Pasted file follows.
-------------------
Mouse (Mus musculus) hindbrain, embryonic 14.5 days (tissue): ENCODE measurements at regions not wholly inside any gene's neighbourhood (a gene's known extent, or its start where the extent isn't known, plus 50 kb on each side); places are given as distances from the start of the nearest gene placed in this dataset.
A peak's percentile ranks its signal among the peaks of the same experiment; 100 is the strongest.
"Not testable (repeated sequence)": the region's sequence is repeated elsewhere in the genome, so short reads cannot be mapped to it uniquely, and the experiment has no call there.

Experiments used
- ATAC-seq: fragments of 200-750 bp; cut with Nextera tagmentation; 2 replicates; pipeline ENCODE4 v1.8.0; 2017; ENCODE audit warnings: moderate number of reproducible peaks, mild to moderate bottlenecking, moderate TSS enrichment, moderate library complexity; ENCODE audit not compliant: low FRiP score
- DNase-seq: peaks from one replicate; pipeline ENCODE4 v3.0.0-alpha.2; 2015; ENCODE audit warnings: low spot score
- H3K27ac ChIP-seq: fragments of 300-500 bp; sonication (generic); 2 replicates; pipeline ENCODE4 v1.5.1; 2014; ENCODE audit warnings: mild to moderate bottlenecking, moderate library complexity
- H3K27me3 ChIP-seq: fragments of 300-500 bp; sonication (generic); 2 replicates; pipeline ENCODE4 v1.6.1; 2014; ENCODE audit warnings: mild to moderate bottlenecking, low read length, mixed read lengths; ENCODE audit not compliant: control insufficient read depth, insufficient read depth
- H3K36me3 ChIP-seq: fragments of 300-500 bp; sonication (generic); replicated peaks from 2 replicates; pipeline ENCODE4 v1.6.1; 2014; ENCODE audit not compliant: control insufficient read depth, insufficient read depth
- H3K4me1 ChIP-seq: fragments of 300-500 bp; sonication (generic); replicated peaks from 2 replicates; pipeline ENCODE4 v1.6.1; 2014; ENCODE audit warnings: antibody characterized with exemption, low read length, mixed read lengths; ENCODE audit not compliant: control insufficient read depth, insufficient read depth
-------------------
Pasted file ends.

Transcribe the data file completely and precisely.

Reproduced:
Mouse (Mus musculus) hindbrain, embryonic 14.5 days (tissue): ENCODE measurements at regions not wholly inside any gene's neighbourhood (a gene's known extent, or its start where the extent isn't known, plus 50 kb on each side); places are given as distances from the start of the nearest gene placed in this dataset.
A peak's percentile ranks its signal among the peaks of the same experiment; 100 is the strongest.
"Not testable (repeated sequence)": the region's sequence is repeated elsewhere in the genome, so short reads cannot be mapped to it uniquely, and the experiment has no call there.

Experiments used
- ATAC-seq: fragments of 200-750 bp; cut with Nextera tagmentation; 2 replicates; pipeline ENCODE4 v1.8.0; 2017; ENCODE audit warnings: moderate number of reproducible peaks, mild to moderate bottlenecking, moderate TSS enrichment, moderate library complexity; ENCODE audit not compliant: low FRiP score
- DNase-seq: peaks from one replicate; pipeline ENCODE4 v3.0.0-alpha.2; 2015; ENCODE audit warnings: low spot score
- H3K27ac ChIP-seq: fragments of 300-500 bp; sonication (generic); 2 replicates; pipeline ENCODE4 v1.5.1; 2014; ENCODE audit warnings: mild to moderate bottlenecking, moderate library complexity
- H3K27me3 ChIP-seq: fragments of 300-500 bp; sonication (generic); 2 replicates; pipeline ENCODE4 v1.6.1; 2014; ENCODE audit warnings: mild to moderate bottlenecking, low read length, mixed read lengths; ENCODE audit not compliant: control insufficient read depth, insufficient read depth
- H3K36me3 ChIP-seq: fragments of 300-500 bp; sonication (generic); replicated peaks from 2 replicates; pipeline ENCODE4 v1.6.1; 2014; ENCODE audit not compliant: control insufficient read depth, insufficient read depth
- H3K4me1 ChIP-seq: fragments of 300-500 bp; sonication (generic); replicated peaks from 2 replicates; pipeline ENCODE4 v1.6.1; 2014; ENCODE audit warnings: antibody characterized with exemption, low read length, mixed read lengths; ENCODE audit not compliant: control insufficient read depth, insufficient read depth